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Reporting The Hunt For Madeleine: Media and police collide on the Algarve

HOMEPAGE NEWS REPORTS INDEX BLOGS PHOTOGRAPHS NEWS MAY 2007
Original Source: INDEPENDENT: 21 MAY 2007
Published: 21 May 2007
 
British journalists have been baffled by the Portuguese police in the search for Madeleine McCann, and vice versa. Has the press been a help or a hindrance? Ian Herbert investigates



The Madeleine McCann case has created some surprises for Inspector Oligario Sousa, the public face of the Portuguese police inquiry, whose eccentric press conferences have become required viewing for those who hang on the inquiry's every twist and turn. The difficulties of handing out a press statement is one of them.

"You are not a child. If you don't stop I will not give it," the school-masterly Mr Sousa says on Thursday evening as journalists jostle for one of 30 he dishes out ahead of what is, in the loosest sense of the word, a briefing. There are no new facts in the statement (Mr Sousa doesn't seem to think his appearances necessarily warrant any) but ITN's Geraint Vincent tears his copy in the tussle, and the BBC's Richard Bilton shakes his head in resignation as his is wrenched from his hands.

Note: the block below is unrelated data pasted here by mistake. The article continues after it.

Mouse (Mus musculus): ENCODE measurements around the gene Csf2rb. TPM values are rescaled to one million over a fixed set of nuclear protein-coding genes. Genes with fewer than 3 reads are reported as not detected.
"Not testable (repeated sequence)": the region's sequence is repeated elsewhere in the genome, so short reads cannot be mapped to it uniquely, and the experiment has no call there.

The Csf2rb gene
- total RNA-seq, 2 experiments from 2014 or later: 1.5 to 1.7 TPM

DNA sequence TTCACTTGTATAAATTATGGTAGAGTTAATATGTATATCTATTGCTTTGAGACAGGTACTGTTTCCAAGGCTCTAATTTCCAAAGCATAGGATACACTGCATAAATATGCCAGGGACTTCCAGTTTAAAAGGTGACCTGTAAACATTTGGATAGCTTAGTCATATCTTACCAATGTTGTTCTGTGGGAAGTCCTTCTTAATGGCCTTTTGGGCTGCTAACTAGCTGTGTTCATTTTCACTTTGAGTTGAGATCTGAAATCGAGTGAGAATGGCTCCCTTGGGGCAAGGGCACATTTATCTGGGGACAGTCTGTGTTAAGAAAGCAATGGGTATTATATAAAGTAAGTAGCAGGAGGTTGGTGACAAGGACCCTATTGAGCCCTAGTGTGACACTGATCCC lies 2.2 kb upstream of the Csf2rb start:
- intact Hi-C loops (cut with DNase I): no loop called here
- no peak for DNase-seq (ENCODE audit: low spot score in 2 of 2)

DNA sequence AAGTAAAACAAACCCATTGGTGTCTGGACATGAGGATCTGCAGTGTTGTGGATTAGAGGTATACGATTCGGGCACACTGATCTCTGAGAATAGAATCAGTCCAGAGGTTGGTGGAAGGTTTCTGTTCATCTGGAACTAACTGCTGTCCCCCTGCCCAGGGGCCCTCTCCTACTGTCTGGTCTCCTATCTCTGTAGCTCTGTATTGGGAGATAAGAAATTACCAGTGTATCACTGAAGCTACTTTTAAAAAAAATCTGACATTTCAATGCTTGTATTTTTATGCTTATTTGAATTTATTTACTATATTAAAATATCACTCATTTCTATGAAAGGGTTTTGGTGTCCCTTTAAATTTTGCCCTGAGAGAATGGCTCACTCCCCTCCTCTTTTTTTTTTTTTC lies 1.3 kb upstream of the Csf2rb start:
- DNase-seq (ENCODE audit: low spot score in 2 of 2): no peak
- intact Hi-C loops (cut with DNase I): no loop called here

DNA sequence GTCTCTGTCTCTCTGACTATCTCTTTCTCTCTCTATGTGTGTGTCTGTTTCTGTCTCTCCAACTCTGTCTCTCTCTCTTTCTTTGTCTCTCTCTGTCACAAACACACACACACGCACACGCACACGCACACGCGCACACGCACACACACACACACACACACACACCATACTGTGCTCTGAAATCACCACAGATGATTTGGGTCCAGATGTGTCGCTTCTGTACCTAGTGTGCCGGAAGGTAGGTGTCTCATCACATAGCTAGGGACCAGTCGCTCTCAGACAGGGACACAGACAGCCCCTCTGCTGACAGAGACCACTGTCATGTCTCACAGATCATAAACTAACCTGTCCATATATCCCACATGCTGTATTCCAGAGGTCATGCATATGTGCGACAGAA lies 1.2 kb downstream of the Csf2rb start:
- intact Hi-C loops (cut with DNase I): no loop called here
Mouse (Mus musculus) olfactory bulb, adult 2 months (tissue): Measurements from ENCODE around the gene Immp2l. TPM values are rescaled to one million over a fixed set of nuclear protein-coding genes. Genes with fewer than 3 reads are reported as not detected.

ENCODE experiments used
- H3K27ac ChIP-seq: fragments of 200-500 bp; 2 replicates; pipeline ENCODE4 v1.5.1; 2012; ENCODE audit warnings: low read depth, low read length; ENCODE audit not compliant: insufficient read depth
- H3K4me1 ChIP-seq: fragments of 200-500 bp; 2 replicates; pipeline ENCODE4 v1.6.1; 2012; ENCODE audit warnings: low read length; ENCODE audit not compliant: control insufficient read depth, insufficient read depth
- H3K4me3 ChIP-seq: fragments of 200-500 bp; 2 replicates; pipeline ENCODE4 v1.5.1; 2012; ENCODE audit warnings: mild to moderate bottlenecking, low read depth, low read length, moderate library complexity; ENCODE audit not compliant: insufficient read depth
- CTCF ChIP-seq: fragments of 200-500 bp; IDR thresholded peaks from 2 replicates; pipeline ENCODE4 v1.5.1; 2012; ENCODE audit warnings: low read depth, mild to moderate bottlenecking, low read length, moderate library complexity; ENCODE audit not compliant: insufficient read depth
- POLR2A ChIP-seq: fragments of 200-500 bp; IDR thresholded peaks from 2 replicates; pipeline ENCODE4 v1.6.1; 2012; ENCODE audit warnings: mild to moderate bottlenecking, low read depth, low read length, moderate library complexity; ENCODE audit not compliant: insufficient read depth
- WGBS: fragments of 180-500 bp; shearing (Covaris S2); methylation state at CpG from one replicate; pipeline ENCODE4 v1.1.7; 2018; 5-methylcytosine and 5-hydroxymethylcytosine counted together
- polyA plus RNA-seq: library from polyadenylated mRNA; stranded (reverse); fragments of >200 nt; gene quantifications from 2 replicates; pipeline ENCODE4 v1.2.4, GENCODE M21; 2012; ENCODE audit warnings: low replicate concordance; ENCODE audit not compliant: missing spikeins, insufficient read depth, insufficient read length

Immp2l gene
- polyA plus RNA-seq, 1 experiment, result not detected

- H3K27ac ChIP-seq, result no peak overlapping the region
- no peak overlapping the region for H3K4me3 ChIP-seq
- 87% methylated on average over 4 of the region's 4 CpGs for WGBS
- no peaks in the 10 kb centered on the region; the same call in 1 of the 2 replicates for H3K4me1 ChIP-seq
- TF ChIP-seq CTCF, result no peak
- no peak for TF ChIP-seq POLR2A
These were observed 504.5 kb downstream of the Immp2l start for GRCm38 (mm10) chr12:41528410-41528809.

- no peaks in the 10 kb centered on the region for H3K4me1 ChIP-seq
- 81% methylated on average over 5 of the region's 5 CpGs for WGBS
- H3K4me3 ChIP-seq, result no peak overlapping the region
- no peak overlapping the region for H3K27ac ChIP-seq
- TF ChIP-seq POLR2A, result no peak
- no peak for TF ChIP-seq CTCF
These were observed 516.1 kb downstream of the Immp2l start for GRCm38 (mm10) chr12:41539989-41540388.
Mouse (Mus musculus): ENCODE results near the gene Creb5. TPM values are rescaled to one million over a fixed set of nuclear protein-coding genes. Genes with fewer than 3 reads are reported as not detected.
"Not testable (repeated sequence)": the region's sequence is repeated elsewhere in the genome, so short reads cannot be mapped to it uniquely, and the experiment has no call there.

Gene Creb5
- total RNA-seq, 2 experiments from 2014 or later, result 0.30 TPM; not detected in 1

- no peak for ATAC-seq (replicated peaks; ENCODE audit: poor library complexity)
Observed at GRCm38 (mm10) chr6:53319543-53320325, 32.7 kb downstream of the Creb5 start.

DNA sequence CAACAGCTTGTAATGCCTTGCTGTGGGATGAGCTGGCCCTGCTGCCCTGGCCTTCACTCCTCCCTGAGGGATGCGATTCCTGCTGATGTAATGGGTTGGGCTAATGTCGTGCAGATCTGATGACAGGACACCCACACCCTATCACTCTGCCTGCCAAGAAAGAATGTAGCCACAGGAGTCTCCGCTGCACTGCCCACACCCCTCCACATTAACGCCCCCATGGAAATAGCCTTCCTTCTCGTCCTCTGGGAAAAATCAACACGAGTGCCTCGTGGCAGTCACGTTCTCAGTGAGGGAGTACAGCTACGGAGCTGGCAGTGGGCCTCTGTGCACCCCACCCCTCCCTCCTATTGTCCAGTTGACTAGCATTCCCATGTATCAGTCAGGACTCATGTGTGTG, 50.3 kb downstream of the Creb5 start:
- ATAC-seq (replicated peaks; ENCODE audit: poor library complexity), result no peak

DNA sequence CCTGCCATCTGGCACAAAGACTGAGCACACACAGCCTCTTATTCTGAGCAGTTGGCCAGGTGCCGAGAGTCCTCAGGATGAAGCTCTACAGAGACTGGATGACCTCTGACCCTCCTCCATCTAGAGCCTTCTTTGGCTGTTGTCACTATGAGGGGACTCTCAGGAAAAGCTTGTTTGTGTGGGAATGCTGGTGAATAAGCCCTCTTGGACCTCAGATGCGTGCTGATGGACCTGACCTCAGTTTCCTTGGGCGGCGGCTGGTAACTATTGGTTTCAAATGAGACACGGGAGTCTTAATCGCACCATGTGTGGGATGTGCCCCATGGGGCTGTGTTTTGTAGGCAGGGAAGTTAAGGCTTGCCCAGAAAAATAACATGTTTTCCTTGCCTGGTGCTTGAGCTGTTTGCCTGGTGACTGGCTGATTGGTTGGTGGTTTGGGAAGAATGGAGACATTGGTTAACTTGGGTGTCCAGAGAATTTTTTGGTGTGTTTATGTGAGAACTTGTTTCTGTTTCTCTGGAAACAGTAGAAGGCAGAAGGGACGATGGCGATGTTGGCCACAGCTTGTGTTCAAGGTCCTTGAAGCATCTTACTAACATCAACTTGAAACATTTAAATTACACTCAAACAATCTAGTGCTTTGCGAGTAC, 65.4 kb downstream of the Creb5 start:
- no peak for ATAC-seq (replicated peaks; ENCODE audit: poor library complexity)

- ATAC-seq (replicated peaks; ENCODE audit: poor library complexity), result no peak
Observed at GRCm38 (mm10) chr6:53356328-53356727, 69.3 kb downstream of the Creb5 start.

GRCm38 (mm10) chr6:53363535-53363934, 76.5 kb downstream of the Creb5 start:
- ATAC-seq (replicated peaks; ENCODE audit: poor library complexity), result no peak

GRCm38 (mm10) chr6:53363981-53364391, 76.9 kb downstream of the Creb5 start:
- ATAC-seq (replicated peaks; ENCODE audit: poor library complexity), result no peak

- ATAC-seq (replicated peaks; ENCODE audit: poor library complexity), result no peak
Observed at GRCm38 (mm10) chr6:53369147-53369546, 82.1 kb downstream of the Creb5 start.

That's how things get when a global story like this is so bereft of genuine new detail each day. When it was reported two weeks ago that a roadblock had been put in place in Nelas, a town six hours north of Praia da Luz, Sky TV's chartered flight was already in the air before news arrived that this, like so many other possible sightings of Madeleine, was yet another false alarm. The Sun has made it over the Spanish border twice, after putative sightings of a suspect near Seville and at the border town of Ayamonte. And when nothing is moving, there is always the pitched battle over Madeleine reward posters to pass the time. When the News of the World assumed its place at the table here, the Saturday before last, its people set about ripping down The Sun's efforts and substituting their own. Sky's Kay Burley, jetted over to substitute for Anna Botting that weekend, was overheard reporting this felony to Rebecca Wade, but the carnage continued apace.